Lovejoy v. Northway Health & Rehabilitation LLC

Filing 21

MEMORANDUM OPINION AND ORDER: As further set out, 23 , Defendant's Motion for Summary Judgment, is GRANTED as to all claims. Accordingly, Plaintiff's claims are DISMISSED with prejudice. Signed by Judge Abdul K Kallon on 02/08/13. (CVA)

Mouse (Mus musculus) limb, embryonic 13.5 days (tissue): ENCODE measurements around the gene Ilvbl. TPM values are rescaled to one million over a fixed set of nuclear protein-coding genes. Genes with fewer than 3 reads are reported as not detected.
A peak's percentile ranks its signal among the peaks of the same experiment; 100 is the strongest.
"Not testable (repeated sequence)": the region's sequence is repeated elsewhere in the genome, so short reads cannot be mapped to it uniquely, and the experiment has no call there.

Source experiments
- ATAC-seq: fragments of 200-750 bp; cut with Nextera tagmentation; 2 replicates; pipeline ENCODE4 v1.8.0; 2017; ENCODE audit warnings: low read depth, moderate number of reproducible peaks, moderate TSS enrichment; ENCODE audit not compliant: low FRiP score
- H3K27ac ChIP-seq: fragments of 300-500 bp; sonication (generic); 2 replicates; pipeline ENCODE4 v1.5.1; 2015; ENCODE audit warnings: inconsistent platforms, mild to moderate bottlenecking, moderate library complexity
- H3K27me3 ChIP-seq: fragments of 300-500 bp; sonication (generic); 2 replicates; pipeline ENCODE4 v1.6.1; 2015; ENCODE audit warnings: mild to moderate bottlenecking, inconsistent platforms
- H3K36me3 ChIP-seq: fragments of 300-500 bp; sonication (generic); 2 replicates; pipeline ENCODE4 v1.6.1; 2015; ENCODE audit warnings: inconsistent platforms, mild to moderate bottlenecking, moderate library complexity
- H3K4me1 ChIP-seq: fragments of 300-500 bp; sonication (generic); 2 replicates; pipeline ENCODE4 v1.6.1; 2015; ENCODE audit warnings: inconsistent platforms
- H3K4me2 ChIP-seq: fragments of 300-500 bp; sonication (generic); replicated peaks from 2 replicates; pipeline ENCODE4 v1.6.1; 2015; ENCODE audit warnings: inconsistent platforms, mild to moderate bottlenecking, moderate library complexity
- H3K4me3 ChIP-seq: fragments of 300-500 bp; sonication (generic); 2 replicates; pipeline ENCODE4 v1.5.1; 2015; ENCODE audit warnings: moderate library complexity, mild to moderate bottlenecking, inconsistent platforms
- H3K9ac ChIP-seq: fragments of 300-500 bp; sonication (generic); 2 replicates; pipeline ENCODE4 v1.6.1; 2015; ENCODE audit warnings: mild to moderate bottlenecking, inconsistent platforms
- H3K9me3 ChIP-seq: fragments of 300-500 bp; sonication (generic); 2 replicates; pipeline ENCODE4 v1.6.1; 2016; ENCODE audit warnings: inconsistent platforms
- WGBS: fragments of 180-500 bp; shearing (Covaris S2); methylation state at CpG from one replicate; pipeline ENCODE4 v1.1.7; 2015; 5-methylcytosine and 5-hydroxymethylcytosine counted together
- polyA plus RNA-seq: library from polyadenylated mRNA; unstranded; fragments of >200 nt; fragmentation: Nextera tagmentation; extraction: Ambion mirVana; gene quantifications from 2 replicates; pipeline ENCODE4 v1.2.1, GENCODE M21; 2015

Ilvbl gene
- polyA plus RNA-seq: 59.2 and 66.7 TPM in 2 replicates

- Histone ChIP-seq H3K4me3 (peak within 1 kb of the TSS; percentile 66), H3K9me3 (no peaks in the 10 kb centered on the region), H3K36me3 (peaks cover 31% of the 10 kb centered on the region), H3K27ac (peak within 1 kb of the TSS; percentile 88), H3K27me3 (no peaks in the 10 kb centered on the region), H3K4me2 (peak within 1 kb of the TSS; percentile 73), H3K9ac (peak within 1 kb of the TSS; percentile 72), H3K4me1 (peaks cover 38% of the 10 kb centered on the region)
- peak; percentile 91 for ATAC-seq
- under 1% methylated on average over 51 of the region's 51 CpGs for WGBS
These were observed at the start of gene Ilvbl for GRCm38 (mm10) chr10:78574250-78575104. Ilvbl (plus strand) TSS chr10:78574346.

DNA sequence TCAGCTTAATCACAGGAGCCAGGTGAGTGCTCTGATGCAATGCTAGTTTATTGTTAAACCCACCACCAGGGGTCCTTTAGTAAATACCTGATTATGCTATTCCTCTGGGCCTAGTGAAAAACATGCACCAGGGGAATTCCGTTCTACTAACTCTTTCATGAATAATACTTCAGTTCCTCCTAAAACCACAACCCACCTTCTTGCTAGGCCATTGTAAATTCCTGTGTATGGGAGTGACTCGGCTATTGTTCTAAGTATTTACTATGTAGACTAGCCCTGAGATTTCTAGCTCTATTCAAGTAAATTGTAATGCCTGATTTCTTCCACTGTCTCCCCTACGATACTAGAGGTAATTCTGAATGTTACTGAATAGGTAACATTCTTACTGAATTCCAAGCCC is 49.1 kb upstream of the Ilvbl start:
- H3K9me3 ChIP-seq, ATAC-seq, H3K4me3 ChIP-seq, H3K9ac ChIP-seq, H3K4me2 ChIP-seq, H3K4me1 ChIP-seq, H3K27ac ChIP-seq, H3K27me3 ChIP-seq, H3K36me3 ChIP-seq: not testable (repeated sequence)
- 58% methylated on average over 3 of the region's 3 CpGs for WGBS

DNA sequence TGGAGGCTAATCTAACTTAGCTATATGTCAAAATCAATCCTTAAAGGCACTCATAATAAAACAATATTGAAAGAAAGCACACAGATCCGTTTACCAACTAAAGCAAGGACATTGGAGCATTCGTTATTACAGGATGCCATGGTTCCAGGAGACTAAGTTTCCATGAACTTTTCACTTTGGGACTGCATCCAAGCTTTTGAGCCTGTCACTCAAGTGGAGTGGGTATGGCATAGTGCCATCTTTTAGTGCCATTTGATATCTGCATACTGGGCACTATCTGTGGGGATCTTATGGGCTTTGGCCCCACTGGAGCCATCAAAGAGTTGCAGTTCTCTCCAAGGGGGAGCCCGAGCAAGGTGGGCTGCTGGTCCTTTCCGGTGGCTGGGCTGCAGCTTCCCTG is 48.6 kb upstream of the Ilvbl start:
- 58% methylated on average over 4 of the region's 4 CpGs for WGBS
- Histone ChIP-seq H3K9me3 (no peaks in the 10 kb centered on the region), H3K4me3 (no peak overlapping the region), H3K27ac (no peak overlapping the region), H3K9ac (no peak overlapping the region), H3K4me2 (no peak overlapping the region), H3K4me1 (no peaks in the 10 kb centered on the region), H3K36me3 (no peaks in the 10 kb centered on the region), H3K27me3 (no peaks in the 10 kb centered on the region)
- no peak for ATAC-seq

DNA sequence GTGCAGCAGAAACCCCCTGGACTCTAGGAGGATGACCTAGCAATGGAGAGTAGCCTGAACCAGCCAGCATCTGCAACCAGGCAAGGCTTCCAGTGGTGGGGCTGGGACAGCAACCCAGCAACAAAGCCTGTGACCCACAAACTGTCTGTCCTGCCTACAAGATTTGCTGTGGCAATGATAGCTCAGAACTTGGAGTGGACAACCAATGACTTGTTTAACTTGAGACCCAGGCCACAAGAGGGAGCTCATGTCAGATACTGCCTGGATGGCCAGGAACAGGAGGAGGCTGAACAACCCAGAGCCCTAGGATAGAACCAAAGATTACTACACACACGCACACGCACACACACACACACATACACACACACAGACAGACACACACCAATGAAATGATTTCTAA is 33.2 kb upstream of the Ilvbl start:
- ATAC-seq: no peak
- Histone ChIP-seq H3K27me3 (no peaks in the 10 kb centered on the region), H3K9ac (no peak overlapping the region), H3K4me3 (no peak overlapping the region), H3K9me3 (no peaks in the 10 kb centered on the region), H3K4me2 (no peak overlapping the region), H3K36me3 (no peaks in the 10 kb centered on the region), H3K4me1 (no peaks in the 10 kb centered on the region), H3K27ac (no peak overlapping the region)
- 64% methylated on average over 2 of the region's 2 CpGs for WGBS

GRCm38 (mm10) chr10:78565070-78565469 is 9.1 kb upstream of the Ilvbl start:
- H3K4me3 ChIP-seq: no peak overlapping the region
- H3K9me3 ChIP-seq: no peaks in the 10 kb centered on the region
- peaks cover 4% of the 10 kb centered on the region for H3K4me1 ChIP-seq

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FILED 2013 Feb-08 PM 04:50 U.S. DISTRICT COURT N.D. OF ALABAMA IN THE UNITED STATES DISTRICT COURT FOR THE NORTHERN DISTRICT OF ALABAMA SOUTHERN DIVISION ) ) ) ) ) ) ) ) ) ) LORETTA LOVEJOY, Plaintiff, v. NORTHWAY HEALTH & REHABILITATION LLC, Defendant. Civil Action Number 2:12-cv-01866-AKK MEMORANDUM OPINION AND ORDER Plaintiff Loretta Lovejoy seeks damages from her former employer, Northway Health & Rehabilitation, LLC (“Northway”), for alleged discrimination in violation of Title VII of the Civil Rights Act of 1964, 42 U.S.C. § 2000e et seq. (“Title VII”) and the Age Discrimination in Employment Act of 1967, 42 U.S.C. § 6101 et seq. (“ADEA”).1 Docs. 1 and 4. Defendant seeks summary judgment on 1 Although the court noted in its September 6, 2012 opinion, doc. 12, that Lovejoy’s pro se complaint appeared to allege a race discrimination claim under Title VII, the court also pointed to Lovejoy’s attached EEOC complaint, which clearly states “I believe I was discriminated against, because of my age (60) in violation of the Age Discrimination in Employment Act, and my race, Black, in violation of Title VII of the Civil Rights Act of 1964, as amended.” Doc. 1 at 9. Since the court must construe pro se complaints liberally, see Tannenbaum v. United States, 148 F.3d 1262, 1263 (11th Cir. 1998), the court will also address Lovejoy’s claims under the ADEA – which has an analytical framework identical to that of Title VII, see e.g.Walker v. NationsBank of Fla. N.A., 53 F.3d 1548, 1556 (11th Cir. 1995). However, the retaliation claim Lovejoy asserts in her response to Northway’s motion 1 all claims, doc. 13, and the motion is fully briefed and ripe for review, docs. 14, 19, 20. Although Lovejoy alleges mistreatment at the hand of her supervisor, these allegations are insufficient to establish discrimination on the basis of race or age. Accordingly, the court GRANTS Defendant’s motion. I. SUMMARY JUDGMENT STANDARD OF REVIEW Under Rule 56(c)(2) of the Federal Rules of Civil Procedure, summary judgment is proper “if the pleadings, the discovery and disclosure materials on file, and any affidavits show that there is no genuine issue as to any material fact and that the movant is entitled to judgment as a matter of law.” “Rule 56(c) mandates the entry of summary judgment, after adequate time for discovery and upon motion, against a party who fails to make a showing sufficient to establish the existence of an element essential to that party’s case, and on which that party will bear the burden of proof at trial.” Celotex Corp. v. Catrett, 477 U.S. 317, 322 (1986). The moving party bears the initial burden of proving the absence of a genuine issue of material fact. Id. at 323. The burden then shifts to the nonmoving party, who is required to “go beyond the pleadings” to establish that fails. See doc. 19 at 1. Lovejoy failed to exhaust her administrative remedies with respect to this claim by alleging retaliation in her EEOC charge. See doc. 1 at 9. Moreover, the court specified that Lovejoy would be able to add additional claims to her complaint only until September 30, 2012. Doc. 12 at 2 n.1. Since Lovejoy failed to assert this retaliation claim prior to that deadline, she cannot now assert such claim. 2 there is a “genuine issue for trial.” Id. at 324 (citation and internal quotation marks omitted). A dispute about a material fact is genuine “if the evidence is such that a reasonable jury could return a verdict for the nonmoving party.” Anderson v. Liberty Lobby, Inc., 477 U.S. 242, 248 (1986). The court must construe the evidence and all reasonable inferences arising from it in the light most favorable to the non-moving party. Adickes v. S. H. Kress & Co., 398 U.S. 144, 157 (1970); see also Anderson, 477 U.S. at 255 (all justifiable inferences must be drawn in the non-moving party’s favor). Any factual disputes will be resolved in Plaintiffs’ favor when sufficient competent evidence supports Plaintiffs’ version of the disputed facts. See Pace v. Capobianco, 283 F.3d 1275, 1276, 1278 (11th Cir. 2002) (a court is not required to resolve disputes in the non-moving party’s favor when that party’s version of events is supported by insufficient evidence). However, “mere conclusions and unsupported factual allegations are legally insufficient to defeat a summary judgment motion.” Ellis v. England, 432 F.3d 1321, 1326 (11th Cir. 2005) (per curiam) (citing Bald Mountain Park, Ltd. v. Oliver, 863 F.2d 1560, 1563 (11th Cir. 1989)). Moreover, “[a] mere ‘scintilla’ of evidence supporting the opposing party’s position will not suffice; there must be enough of a showing that the jury could reasonably find for that party.” Walker v. Darby, 911 F.2d 1573, 1577 (11th 3 Cir. 1990) (citing Anderson, 477 U.S. at 252)). II. FACTUAL BACKGROUND A. Lovejoy’s Initial Employment at Northway Lovejoy began working at Northway as evening shift house supervisor in February 2010. Doc. 15-1 at 20-21. Some time later, Director of Nursing, Seena Self, asked Lovejoy to apply for an available day shift unit manager position. Id. at 27. Although another employee, Danielle Weekly, also applied for the position, Northway awarded Lovejoy the promotion. Id. at 21, 27. Northway later promoted Weekly when the other unit manager position became available. Id. at 25. Perhaps unhappy with being passed over for the first promotion, Weekly purportedly began “telling everybody she was the senior unit manager.” Id. Interestingly, no such position technically exists at Northway. Id. Nonetheless, Lovejoy believes the informal title refers to the unit manager with seniority and more experience. Id. Accordingly, Lovejoy asserts that she should have held the title and complained to Self, who in turn reassured Lovejoy that she was, in fact, the “senior unit manager.” Id. B. Self’s Purported Mistreatment of Lovejoy As unit manager, Lovejoy had several disputes with Self regarding patient care during which Self “would yell and scream about or just disagree with 4 something that [Lovejoy] would say would be good for [a] patient.” Id. at 32. Lovejoy also takes issue with Self’s decision to assign another person to help Lovejoy input reports into the computer on one occasion since the decision implied that Self purportedly felt Lovejoy was a slow worker. Id. at 35. Additionally, when Lovejoy came to work in a wheelchair after spraining her ankle, Self told Lovejoy that she “can’t just come in here in a wheelchair like that” and that she needed prior permission. Id. at 32. Despite Self’s statement, Lovejoy was allowed to use the wheelchair for six weeks. Id. Lovejoy alleges also that Self treated her less favorably than Weekly, a younger Caucasian female.2 For example, although Lovejoy never received any disciplinary action while at Northway, she alleges that Self allowed Weekly to sit in on Lovejoy’s write-ups as a witness. Id. at 45.3 Self also purportedly allowed Weekly to act like she was in charge during office meetings in Self’s absence by taking notes in the “green binder.” Id. at 44. Admittedly, Self did not give Weekly permission to use the green binder and it appears instead that Weekly took the binder from the administrator’s office on her own. Id. Finally, Lovejoy alleges that she was mistreated because she never received 2 Lovejoy failed to indicate Weekly’s age. 3 Lovejoy contends that although Northway policy required a witness to be present, Self should not have chosen Weekly as the witness. Doc. 15-1 at 45. 5 a certificate of appreciation while at Northway, although she is unsure how often or why these certificates are awarded. Id. at 45. C. Lovejoy’s Resignation Lovejoy complained twice to Sabrina Bowling in the human resources department that Self “was letting the younger white girl [(Weekly)] do what [she] used to do.” Id. at 45. Although Bowling informed Lovejoy she would look into the situation, apparently Bowling never did. Id. When the situation failed to sufficiently improve, Lovejoy resigned by sliding a notice letter under administrator Freddy Skelton’s door. Id. at 29, 46. However, Lovejoy asserts that the letter “was a cry out for help” and that she merely “was trying to tell [her] story.” Id. at 29. Consequently, when Skelton returned to work the next day and told Lovejoy he accepted her resignation and that she did not need to work out her notice, Lovejoy relayed that she did not want to leave but “wanted to talk about why.” Id. Since Skelton was not available to discuss the issue then, he offered to talk to his boss, Jerry Lewis, about possibly transferring Lovejoy to a different facility in the district. Id. at 30. According to Lovejoy, a thirty day window existed after her resignation during which human resources could have transferred her to another facility and performed an investigation into her allegations. Id. at 35. However, at a subsequent meeting with Lovejoy and Bowling, Skelton refused 6 to allow Lovejoy to revoke her resignation and informed her instead that she “should have thought about that before [she] wrote [the resignation letter].” Id. at 30. Northway later promoted house supervisor Vaneese Cannon to Lovejoy’s position as unit manager.4 Id. at 35. D. Lovejoy’s EEOC Complaint On August 15, 2011, Lovejoy filed a formal charge of discrimination with the Equal Employment Opportunity Commission (“EEOC”) alleging that she “was subjected to harassment” by Self who “yelled at [Lovejoy], and made comments about [her] on a weekly basis.” Doc. 1 at 9. The charge further alleges that Self “began alleging to the Corporate Nurse, Beth, that [Lovejoy] was slow” and “constantly made reference to younger workers saying young people can do things older people can’t do.” Id. Lovejoy stated that “[t]he incident that ultimately led to [her] resignation” was Self commenting that “nurses are stupid” because Lovejoy felt the comment was in reference to her personally. Id. Finally, Lovejoy alleges that “[s]imilarly situated younger White employees were not subjected to the same treatment” and that she “was subjected to a hostile work environment which constituted a constructive discharge.” Id. 4 Lovejoy also asserts that Cannon was younger than her and that Cannon told Lovejoy on more than one occasion that she was hired as house supervisor but knew that she was going to be promoted to unit manager within three months. Doc. 15-1 at 35. 7 III. ANALYSIS Lovejoy asserts claims under Title VII and the ADEA for harassment and discriminatory discharge. See docs. 1 and 4. Northway contends that Lovejoy cannot establish a prima facie case under either Act. The court discusses this contention with respect to each claim below. A. Title VII Claims 1. Harassment/Hostile Work Environment “To establish a hostile work environment claim pursuant to Title VII, a plaintiff has the burden of proving ‘the workplace is permeated with discriminatory intimidation, ridicule, and insult, that is sufficiently severe or pervasive to alter the conditions of the victim’s employment and create an abusive working environment.’” Freeman v. City of Riverdale, 330 Fed. Appx.863, 865 (11th Cir. 2009) (quoting Miller v. Kenworth of Dothan, Inc., 277 F.3d 1269, 1275 (11th Cir. 2002). A plaintiff may satisfy this burden by demonstrating that “(1) [s]he belongs to a protected group; (2) [s]he has been subject to unwelcome harassment; (3) the harassment was based on a protected characteristic, such as race; (4) the harassment was sufficiently severe or pervasive to alter the terms and conditions of employment and create a[] discriminatory abusive working environment; and (5) the employer is responsible for such environment under a 8 theory of vicarious or direct liability.” Id. Lovejoy’s hostile work environment claim fails because she did not demonstrate that the harassment she purportedly suffered “was based on a protected characteristic” covered by Title VII. The alleged harassment consisted of Self treating Lovejoy poorly by yelling at her in meetings, making inappropriate comments such as “nurses are stupid,” and disagreeing with Lovejoy’s patient treatment decisions. Doc. 15-1 at 32, 35; Doc. 1 at 9. However, there is no indication that racial animus motivated Self’s actions. In fact, Lovejoy testified that Self disliked her because Self thought Lovejoy was trying to take her job. Doc. 15-1 at 28. Unfortunately for Lovejoy, such a basis for harassment is not protected under Title VII’s anti-discrimination provision. The failure to established race-based harassment dooms Lovejoy’s prima facie case. Accordingly, Northway’s motion is GRANTED. 2. Discriminatory Discharge Title VII “makes it unlawful for an employer to ‘discriminate against any individual with respect to his compensation, terms, conditions, or privileges of employment, because of such individual’s race.’” Brown v. Ala. Dep’t Transp., 597 F.3d 1160, 1174 (11th Cir. 2010) (quoting 42 U.S.C. § 2000e-2(a)(1)). Where, as here, a plaintiff relies upon circumstantial evidence to establish 9 discriminatory intent by an employer, the court applies the burden-shifting framework established in McDonnell Douglas Corp. v. Green, 411 U.S. 792 (1973). Under this framework, the plaintiff must first create an inference of discrimination by establishing a prima facie case of discrimination. Burke-Fowler v. Orange Cnty., Fla., 447 F.3d 1319, 1323 (11th Cir. 2006) (citation omitted). To establish a prima facie claim of discriminatory discharge, the plaintiff must show “that [s]he (1) was a member of a protected class, (2) was qualified for the job, (3) suffered an adverse employment action, and (4) h[er] employer treated similarly situated employees outside h[er] classification more favorably.” Ashmore v. Secretary, Dept. of Transp., No.12-10515, 2013 WL 28433, at *3 (11th Cir. Jan. 3, 2013) (citing Holifield v. Reno, 115 F.3d 1555, 1562 (11th Cir. 1997)). If the plaintiff satisfies this burden, “then the defendant must show a legitimate, nondiscriminatory reason for its employment action. . . . If it does so, then the plaintiff must prove that the reason provided by the defendant is a pretext for unlawful discrimination.” Burke-Fowler, 447 F.3d at 1323 (citation omitted). Despite this burden-shifting framework, “[t]he ultimate burden of persuading the trier of fact that the defendant intentionally discriminated against the plaintiff remains at all times with the plaintiff.” Springer v. Convergys Customer Mgmt. Group Inc., 509 F.3d 1344, 1347 (11th Cir. 2007)(citation omitted). 10 Northway challenges the adverse employment action prong of Lovejoy’s prima facie case. Doc. 14. Construing Lovejoy’s allegations liberally since she proceeds pro se, see Tannenbaum, 148 F.3d at 1263, the court finds that Lovejoy identifies the following purported adverse employment actions: loss of status as senior unit manager and constructive discharge. See generally docs. 1 and 4. Unfortunately for Lovejoy, “senior unit manager” is not a formal position at Northway. More importantly, when Lovejoy complained, Self notified her that she was the senior unit manager. Doc.15-1 at 25. To the extent Weekly usurped Lovejoy’s “status” by asserting that she had senior status over Lovejoy and by carrying a green binder to staff meetings, this conduct occurred outside the presence of Self and without her permission or assistance. Id. at 44. Therefore, Lovejoy cannot establish the adverse action prong of her loss of status claim. As related to the constructive discharge contention, Northway did not constructively discharge Lovejoy for purposes of Title VII. A constructive discharge occurs “when an employee involuntarily resigns in order to escape intolerable and illegal employment requirements to which he or she is subjected because of race, color, religion, sex, or national origin[.]” Henson v. City of Dundee, 682 F.2d 897, 907 (11th Cir. 1982) (internal quotation marks and citation omitted) (emphasis added). As discussed previously, although Self may have 11 harassed Lovejoy, Lovejoy failed to demonstrate that Self did so “because of” her race rather than because of a perception that Lovejoy posed a threat to Self’s job. While it is unfortunate that Lovejoy believed she suffered an intolerable work environment from Self, “Title VII is not a shield against harsh treatment at the workplace. . . . The employer may [act] . . . for a good reason, a bad reason, a reason based on erroneous facts, or for no reason at all, so long as its action is not for a discriminatory reason.” Nix v. WLCY Radio/Rahall Communications, 738 F.2d 1181, 1187 (11th Cir. 1984) (emphasis added), citing Jackson v. City of Kileen, 654 F.2d 1181, 1186 (5th Cir. 1981); Megill v. Board of Regents, 541 F.2d 1073, 1077 (5th Cir. 1976). Lovejoy failed to establish a discriminatory reason for the mistreatment and, accordingly, Lovejoy’s prima facie case fails and Northway’s motion is GRANTED. B. ADEA Claims 1. Harassment/Hostile Work Environment The standard for establishing a hostile work environment claim under the ADEA is identical to Title VII’s standard. See Apodaca v. Secretary of Dept. of Homeland Sec., 161 Fed. Appx. 897, 901. Namely, the plaintiff must show that “the workplace is permeated with discriminatory intimidation, ridicule, and insult, that is sufficiently severe or pervasive to alter the conditions of the victim’s 12 employment and create an abusive working environment.” Freeman, 330 Fed. Appx. at 865. In other words, Lovejoy must show that Self’s purported harassment was “because of” a protected trait. See id. Unfortunately, Lovejoy failed to establish that Self’s purported harassment was related to Lovejoy’s age. To support her age-based harassment contention, Lovejoy testified that Self purportedly implied that Lovejoy was “slow” by assigning someone to help her input data into a computer and that Self commented that younger people could do things older people could not. While the latter comment regarding younger people may create an inference of age-based animus, it is not sufficiently severe or pervasive to establish a prima facie case of harassment. The “severe or pervasive” standard requires that the alleged harassing behavior “result in both an environment that a reasonable person would find hostile or abusive and an environment that the victim subjectively perceives to be abusive.” Hill v. Emory Univ., 346 Fed. Appx. 390, 396 (11th Cir. 2009). Since Lovejoy subjectively feels Self’s behavior meets this standard, the court must evaluate the objective component by considering “(1) the frequency of the conduct; (2) the severity of the conduct; (3) whether the conduct is physically threatening or humiliating, or a mere offensive utterance; and (4) whether the conduct unreasonably interferes with the employee’s job performance.” Id. Even assuming Self made the 13 comment regarding younger persons having greater abilities multiple times, the comment is, at best, “a mere offensive utterance” that would not unreasonably interfere with an employee’s job performance. Based on these facts, Lovejoy failed to establish a prima facie case of harassment under the ADEA and Northway’s motion is GRANTED. 2. Discriminatory Discharge The ADEA follows the same burden-shifting framework as Title VII, which requires a plaintiff who relies upon circumstantial evidence to first establish a prima facie case of discrimination. Walker, 53 F.3d at 1556. “In an ADEA case involving discharge, demotion, or failure to hire, a plaintiff may establish a prima facie case by showing: (1) that he was a member of the protected group of persons between the ages of forty and seventy; (2) that he was subject to adverse employment action; (3) that a substantially younger person filled the position that he sought or from which he was discharged; and (4) that he was qualified to do the job for which he was rejected.” Turlington v. Atlanta Gas Light Co., 135 F.3d 1428, 1432 (11th Cir. 1998). If the plaintiff establishes these elements, the burden then shifts to the employer to provide a legitimate, nondiscriminatory reason for the adverse employment action. Walker, 53 F.3d at 1556. When an employer meets this burden, the plaintiff must respond by showing that the employer’s 14 articulated reason is merely pretext for discrimination. Id. Again, Lovejoy did not suffer an adverse employment action. See section A(2), supra. She was not removed from her position as senior unit manager while at Northway, despite Weekly’s proclamations to the contrary. Additionally, the evidence fails to indicate that Self mistreated Lovejoy because of her age, as necessary to establish constructive discharge. While the court may disagree with Self’s purported conduct, the “ADEA does not guarantee a stress-free working environment.” Hipp v. Liberty National Life Ins. Co., 252 F.3d 1208, 1233 (11th Cir. 2001). Accordingly, Lovejoy failed to establish a prima facie case of age discrimination and Northway’s motion is GRANTED. IV. CONCLUSION For the reasons discussed above, the court GRANTS Defendants’ motion as to all claims. Accordingly, Lovejoy’s claims are DISMISSED with prejudice. DONE this 8th day of February, 2013. ________________________________ ABDUL K. KALLON UNITED STATES DISTRICT JUDGE 15